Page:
(what’s that food?)

Take a look around the root vegetable section of your grocery store and you will probably see some cassava tucked in amongst the potatoes.

This brown tuber is also called manioc, yuca, and macaxeira along with other names, and is native to Brazil. It is a starchy root that is a major staple for many people worldwide, with nearly a billion people relying on it as a food source. In particular, cassava is grown in Africa because it does well in poor soils and with low rainfall. It was introduced to the continent in the 16th century by Portuguese traders from Brazil, who also introduced it to Asia. A perennial plant that can be harvested over a wide harvesting window, it acts as a famine reserve and offers flexibility to farmers because it can be either a subsistence or a cash crop.

There are two varieties of cassava: sweet and bitter. However, you will not find the bitter variety in our stores, which is good because bitter, or wild cassava, can contain enough hydrocyanic acid to make it fatally poisonous if eaten raw or undercooked. Bitter cassava is processed into safe edible flours and starches, which in turn are made into breads, pastries, and cakes.

The outside of cassava is tough and the rind must be removed to reveal the inside flesh, which is usually white or yellowish. Tubers must always be cooked or fermented in some manner, and never eaten raw. A traditional method used in West Africa is to peel the roots and put them into water for three days to ferment. The roots then are dried or cooked.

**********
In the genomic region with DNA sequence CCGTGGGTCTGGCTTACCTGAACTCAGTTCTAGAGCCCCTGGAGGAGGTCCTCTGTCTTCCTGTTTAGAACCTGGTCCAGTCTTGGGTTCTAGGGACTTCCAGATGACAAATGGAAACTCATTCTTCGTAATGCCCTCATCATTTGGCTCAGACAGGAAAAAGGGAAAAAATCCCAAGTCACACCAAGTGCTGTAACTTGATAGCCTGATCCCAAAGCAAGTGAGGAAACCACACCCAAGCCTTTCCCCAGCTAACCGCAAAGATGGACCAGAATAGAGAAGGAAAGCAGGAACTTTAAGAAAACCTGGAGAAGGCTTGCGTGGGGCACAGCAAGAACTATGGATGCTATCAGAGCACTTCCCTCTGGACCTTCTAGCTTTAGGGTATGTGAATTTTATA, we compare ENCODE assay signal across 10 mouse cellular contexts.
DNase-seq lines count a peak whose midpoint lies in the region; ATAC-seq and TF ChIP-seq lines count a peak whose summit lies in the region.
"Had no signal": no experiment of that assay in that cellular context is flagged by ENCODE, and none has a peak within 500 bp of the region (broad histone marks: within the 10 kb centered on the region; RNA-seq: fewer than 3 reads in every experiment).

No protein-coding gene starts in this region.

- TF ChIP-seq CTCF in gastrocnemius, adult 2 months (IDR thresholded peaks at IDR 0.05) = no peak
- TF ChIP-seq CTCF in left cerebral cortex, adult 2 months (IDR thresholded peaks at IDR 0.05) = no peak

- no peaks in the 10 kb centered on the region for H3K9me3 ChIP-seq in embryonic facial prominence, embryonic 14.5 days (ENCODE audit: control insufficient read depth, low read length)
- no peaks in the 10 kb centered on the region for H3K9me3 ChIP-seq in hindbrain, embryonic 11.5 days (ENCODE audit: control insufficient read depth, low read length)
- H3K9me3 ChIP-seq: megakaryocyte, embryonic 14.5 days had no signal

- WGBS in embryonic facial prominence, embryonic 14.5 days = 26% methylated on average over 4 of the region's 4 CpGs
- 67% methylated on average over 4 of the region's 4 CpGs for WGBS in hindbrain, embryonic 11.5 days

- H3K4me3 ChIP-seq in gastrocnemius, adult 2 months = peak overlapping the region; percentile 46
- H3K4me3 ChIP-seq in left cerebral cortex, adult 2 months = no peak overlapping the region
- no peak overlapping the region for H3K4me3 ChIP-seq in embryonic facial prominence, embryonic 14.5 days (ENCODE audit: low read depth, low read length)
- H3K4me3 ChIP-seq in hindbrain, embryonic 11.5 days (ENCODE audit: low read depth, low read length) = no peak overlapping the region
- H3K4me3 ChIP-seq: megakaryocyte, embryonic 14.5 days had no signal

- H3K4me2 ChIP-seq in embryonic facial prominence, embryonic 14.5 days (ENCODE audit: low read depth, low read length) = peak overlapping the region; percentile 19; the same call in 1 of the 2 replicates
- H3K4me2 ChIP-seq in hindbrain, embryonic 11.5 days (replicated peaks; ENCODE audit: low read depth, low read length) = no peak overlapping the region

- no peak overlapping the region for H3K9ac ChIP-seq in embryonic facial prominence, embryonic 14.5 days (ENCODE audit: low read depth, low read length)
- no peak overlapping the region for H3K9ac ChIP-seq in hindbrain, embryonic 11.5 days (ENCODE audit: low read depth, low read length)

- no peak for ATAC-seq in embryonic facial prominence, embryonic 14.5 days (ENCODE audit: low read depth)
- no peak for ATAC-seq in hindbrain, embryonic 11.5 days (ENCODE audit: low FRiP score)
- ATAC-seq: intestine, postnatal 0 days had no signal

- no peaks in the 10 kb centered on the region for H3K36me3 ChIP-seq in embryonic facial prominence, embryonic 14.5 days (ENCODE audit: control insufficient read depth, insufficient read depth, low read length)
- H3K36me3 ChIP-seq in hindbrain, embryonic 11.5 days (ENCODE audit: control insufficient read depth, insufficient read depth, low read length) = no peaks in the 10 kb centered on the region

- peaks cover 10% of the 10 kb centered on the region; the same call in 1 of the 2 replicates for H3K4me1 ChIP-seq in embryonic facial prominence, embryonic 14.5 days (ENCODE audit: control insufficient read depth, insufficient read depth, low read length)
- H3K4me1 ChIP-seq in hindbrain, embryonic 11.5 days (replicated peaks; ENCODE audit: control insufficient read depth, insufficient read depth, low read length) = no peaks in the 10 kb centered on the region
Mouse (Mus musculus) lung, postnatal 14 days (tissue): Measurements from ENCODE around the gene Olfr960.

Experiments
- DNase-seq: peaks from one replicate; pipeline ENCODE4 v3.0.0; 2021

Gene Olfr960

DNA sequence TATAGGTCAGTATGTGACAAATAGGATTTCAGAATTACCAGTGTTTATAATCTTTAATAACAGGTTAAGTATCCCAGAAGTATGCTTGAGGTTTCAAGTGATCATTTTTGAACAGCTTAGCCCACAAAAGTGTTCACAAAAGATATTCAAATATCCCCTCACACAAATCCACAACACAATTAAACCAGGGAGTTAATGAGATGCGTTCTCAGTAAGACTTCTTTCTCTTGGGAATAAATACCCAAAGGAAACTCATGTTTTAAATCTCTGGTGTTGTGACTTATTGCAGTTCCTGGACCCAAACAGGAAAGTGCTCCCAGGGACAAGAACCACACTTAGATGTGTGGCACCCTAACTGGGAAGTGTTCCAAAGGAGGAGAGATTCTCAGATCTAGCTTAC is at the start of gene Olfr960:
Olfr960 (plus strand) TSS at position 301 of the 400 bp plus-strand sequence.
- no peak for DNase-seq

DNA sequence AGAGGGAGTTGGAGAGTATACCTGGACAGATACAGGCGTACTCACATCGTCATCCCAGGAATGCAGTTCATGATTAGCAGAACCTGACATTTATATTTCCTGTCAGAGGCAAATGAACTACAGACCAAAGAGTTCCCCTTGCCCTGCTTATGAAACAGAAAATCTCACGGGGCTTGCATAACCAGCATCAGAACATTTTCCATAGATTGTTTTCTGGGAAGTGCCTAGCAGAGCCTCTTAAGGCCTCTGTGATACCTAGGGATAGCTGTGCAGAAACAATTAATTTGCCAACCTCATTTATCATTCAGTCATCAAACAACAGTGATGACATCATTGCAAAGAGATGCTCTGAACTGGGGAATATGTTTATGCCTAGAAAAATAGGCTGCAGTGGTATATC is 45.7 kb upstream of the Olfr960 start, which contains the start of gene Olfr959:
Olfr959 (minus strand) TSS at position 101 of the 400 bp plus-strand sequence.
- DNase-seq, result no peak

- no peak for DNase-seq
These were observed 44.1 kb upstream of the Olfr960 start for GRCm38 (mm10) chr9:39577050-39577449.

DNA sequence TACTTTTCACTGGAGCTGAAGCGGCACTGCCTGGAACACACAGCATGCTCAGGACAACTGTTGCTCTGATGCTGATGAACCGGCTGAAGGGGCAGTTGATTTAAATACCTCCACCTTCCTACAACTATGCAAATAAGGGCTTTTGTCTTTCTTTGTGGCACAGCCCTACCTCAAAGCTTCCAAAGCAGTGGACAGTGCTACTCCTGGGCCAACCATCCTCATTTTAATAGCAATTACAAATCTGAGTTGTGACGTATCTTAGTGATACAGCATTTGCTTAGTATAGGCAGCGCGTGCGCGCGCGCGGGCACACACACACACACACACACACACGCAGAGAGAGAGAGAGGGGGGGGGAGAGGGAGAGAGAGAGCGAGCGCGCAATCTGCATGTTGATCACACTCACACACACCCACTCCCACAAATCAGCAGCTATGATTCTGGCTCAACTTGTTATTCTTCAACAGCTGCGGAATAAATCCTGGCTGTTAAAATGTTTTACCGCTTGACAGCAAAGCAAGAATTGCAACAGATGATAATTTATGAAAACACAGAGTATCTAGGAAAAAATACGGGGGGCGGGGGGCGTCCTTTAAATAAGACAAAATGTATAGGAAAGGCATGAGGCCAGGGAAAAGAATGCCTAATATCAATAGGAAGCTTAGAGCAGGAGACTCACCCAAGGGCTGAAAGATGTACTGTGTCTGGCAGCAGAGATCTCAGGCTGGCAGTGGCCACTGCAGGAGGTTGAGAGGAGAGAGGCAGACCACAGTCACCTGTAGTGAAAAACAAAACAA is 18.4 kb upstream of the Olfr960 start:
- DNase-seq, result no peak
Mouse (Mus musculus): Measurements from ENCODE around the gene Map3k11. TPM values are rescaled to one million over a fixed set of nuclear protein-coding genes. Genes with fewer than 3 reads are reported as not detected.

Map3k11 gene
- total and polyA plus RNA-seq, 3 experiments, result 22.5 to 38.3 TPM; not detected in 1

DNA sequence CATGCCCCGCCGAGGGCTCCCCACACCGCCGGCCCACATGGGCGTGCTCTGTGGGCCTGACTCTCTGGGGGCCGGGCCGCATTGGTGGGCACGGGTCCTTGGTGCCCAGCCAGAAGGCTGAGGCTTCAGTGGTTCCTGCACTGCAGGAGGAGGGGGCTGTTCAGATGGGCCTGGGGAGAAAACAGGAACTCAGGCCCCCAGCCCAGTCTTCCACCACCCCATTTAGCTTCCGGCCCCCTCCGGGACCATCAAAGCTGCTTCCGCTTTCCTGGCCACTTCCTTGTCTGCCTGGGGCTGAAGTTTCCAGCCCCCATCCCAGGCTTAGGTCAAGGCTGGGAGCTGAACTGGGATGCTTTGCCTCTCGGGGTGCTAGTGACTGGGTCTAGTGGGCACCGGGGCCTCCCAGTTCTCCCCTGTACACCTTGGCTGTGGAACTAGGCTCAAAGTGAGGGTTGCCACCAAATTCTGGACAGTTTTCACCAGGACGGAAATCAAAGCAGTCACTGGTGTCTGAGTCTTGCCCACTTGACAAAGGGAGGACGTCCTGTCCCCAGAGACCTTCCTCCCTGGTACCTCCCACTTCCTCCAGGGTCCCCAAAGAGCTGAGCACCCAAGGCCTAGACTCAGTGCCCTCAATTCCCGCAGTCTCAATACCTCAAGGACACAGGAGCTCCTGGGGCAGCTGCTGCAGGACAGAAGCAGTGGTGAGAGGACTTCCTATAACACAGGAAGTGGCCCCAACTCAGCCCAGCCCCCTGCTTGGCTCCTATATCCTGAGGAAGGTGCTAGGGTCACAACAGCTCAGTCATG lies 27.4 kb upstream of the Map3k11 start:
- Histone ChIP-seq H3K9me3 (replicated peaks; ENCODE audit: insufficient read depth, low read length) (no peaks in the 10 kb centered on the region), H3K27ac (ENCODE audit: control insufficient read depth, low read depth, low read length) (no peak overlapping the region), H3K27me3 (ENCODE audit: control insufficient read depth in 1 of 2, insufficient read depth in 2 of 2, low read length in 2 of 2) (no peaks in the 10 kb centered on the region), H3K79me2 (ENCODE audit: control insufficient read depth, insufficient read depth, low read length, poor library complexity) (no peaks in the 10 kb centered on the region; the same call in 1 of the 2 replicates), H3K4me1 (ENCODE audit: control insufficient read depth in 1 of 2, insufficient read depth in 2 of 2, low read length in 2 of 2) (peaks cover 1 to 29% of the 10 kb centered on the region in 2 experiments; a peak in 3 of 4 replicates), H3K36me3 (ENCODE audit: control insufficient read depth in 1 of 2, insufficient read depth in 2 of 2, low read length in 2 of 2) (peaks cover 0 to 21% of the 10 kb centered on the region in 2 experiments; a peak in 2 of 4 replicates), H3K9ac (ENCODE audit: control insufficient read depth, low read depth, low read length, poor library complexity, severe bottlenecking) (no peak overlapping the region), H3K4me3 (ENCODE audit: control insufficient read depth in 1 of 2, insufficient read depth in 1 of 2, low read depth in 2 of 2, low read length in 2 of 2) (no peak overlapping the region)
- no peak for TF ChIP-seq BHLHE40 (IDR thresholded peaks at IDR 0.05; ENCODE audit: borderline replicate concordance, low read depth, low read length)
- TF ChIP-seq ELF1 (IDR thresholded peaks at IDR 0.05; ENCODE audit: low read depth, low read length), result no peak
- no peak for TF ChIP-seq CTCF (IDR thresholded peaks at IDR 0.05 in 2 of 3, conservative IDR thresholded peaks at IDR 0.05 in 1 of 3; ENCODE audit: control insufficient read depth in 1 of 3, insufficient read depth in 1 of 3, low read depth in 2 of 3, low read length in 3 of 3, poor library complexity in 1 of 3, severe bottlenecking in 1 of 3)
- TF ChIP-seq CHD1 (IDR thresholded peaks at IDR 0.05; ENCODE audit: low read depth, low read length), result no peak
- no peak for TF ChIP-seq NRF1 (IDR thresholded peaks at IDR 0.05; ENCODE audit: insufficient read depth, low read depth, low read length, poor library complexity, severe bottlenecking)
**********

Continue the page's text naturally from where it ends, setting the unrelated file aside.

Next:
Cassava is a starchy tuber //photo credit: Cheryl Young/Salty

Although cassava is a starchy tuber, it is naturally gluten-free, so useful for celiac sufferers and others trying to avoid gluten. One aspect of cassava is that it’s defined as having a low glycemic index (GI). Foods with low GIs are generally considered good foods for diabetics to consume as low glycemic foods control the release of glucose into the bloodstream at a steady and sustained rate, keeping the body’s metabolic processes and energy levels balanced. The leaves of the cassava plant are also used for food and contain 100 times more protein than the root. Like the root, they must be cooked.

As a starchy vegetable, dried and ground cassava creates tapioca, a traditional thickening agent. Tapioca can be used in foods, as a biodegradable substitute for plastic products like bags, or as laundry starch.

If you purchase cassava, look for firm roots with no soft spots. Also, if possible, buy whole roots that have not had their ends removed. It should be kept in a cool, dry place until you use it. Once peeled, it can be used much like potatoes. It has a nut-like flavour and you can mash it, bake it, grill it, make fries out of it, or get more adventurous and try creating casabe, a flatbread that is popular in the Caribbean. Casabe is generally used to accompany fried foods, or used like crackers with dips or soups.

About Salty Staff

A diverse group of people, the Salty team works hard each month to bring you great stories about PEI's food and farming community.

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